Reactance versus rationalization: divergent responses to policies that constrain freedom.
How do people respond to government policies and work environments that place restrictions on their personal freedoms? The psychological literature offers two contradictory answers to this question. Here, we attempt to resolve this apparent discrepancy. Specifically, we identify the absoluteness of a restriction as one factor that determines how people respond to it. Across two studies, participants responded to absolute restrictions (i.e., restrictions that were sure to come into effect) with rationalization: They viewed the restrictions more favorably, and valued the restricted freedoms less, compared with control participants. Participants responded in the opposite way to identical restrictions that were described as nonabsolute (i.e., as having a small chance of not coming into effect): In this case, participants displayed reactance, viewing the restrictions less favorably, and valuing the restricted freedoms more, compared with control participants. We end by discussing future research directions.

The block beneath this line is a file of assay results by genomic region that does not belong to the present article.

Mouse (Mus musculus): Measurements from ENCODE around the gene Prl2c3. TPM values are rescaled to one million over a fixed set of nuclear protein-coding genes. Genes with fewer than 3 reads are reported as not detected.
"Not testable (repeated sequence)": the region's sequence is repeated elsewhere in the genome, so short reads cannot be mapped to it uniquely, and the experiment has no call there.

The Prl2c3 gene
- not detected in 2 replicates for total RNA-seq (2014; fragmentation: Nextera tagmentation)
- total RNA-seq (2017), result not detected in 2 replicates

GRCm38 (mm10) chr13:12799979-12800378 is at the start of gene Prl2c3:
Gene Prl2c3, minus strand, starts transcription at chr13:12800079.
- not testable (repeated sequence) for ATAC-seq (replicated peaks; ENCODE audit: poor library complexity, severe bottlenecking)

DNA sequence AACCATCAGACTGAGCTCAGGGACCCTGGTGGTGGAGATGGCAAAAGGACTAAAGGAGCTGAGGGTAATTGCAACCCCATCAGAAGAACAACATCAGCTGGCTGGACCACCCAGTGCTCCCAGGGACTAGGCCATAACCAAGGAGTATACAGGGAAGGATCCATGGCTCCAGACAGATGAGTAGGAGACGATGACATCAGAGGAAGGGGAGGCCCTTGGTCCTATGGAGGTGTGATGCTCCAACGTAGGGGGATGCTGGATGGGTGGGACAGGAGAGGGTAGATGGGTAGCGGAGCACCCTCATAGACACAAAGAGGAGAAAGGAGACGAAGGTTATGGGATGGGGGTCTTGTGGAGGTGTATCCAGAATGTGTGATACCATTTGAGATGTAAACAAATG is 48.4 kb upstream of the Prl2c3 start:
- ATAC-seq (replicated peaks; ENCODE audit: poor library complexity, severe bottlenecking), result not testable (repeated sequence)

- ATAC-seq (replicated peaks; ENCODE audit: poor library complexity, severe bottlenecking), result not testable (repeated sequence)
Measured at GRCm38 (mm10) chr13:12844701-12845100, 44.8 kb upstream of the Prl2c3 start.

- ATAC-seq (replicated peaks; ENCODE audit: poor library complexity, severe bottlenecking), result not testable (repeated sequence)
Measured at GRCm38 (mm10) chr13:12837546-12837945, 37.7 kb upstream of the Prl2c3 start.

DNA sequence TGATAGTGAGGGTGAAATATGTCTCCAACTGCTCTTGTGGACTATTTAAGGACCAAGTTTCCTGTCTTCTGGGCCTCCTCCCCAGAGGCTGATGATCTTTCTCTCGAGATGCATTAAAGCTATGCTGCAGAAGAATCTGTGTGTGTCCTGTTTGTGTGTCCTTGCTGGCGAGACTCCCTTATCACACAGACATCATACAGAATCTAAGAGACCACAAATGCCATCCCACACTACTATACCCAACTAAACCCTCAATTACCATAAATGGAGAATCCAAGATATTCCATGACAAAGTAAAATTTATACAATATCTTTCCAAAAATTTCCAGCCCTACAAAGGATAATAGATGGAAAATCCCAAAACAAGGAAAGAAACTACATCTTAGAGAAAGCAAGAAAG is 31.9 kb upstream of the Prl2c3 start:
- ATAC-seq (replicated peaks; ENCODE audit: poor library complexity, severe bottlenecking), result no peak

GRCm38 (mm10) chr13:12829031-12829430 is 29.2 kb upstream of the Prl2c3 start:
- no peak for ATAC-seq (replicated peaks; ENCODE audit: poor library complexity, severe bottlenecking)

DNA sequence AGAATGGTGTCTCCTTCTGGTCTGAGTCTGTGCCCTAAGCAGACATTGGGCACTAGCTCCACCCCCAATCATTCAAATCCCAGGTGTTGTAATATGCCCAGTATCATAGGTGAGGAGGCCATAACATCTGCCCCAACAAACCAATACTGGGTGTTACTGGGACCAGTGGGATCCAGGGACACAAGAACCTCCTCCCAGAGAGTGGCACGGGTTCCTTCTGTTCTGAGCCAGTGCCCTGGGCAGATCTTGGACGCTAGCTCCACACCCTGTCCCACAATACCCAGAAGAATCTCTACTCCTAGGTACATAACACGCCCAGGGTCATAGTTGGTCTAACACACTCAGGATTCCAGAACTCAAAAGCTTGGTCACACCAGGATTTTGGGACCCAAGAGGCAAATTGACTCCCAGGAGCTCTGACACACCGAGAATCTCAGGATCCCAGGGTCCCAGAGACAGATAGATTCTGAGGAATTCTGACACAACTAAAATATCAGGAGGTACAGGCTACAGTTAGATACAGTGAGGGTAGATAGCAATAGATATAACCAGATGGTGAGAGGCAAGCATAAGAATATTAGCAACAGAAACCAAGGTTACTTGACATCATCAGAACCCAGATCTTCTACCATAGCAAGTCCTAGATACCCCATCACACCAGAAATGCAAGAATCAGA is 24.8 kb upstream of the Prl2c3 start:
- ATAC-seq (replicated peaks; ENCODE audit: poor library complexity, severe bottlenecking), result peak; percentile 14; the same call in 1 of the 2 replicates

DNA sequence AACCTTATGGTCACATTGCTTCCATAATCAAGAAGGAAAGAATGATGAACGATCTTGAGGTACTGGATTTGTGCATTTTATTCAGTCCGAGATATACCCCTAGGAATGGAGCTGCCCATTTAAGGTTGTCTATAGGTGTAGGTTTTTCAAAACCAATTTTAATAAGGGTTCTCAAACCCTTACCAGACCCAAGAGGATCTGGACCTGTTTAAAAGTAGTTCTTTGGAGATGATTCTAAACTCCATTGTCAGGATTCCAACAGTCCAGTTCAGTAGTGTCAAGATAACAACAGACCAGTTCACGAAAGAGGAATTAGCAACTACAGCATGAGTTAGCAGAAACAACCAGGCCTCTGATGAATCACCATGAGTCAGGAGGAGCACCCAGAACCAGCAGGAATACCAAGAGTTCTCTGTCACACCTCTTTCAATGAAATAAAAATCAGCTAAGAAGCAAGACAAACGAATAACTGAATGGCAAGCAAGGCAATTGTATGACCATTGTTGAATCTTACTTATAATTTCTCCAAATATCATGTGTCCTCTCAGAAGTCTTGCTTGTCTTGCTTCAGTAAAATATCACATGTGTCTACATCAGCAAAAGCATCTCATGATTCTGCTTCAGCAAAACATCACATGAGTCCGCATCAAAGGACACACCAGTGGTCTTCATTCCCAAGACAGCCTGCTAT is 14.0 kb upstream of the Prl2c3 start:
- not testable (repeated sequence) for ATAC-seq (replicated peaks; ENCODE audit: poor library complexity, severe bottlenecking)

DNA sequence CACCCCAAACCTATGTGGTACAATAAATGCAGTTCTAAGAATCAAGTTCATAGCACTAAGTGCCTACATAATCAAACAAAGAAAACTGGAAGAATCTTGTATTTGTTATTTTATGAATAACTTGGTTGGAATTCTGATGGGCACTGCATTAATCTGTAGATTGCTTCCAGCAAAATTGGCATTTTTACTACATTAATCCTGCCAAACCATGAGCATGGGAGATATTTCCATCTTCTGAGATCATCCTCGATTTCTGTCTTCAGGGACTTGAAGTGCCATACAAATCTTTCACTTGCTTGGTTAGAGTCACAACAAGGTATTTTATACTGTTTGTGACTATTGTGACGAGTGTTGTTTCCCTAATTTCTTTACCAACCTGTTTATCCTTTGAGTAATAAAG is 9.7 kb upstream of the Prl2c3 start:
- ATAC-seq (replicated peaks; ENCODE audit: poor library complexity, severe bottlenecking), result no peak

Laurin, K; Kay, AC; Fitzsimons, GJ
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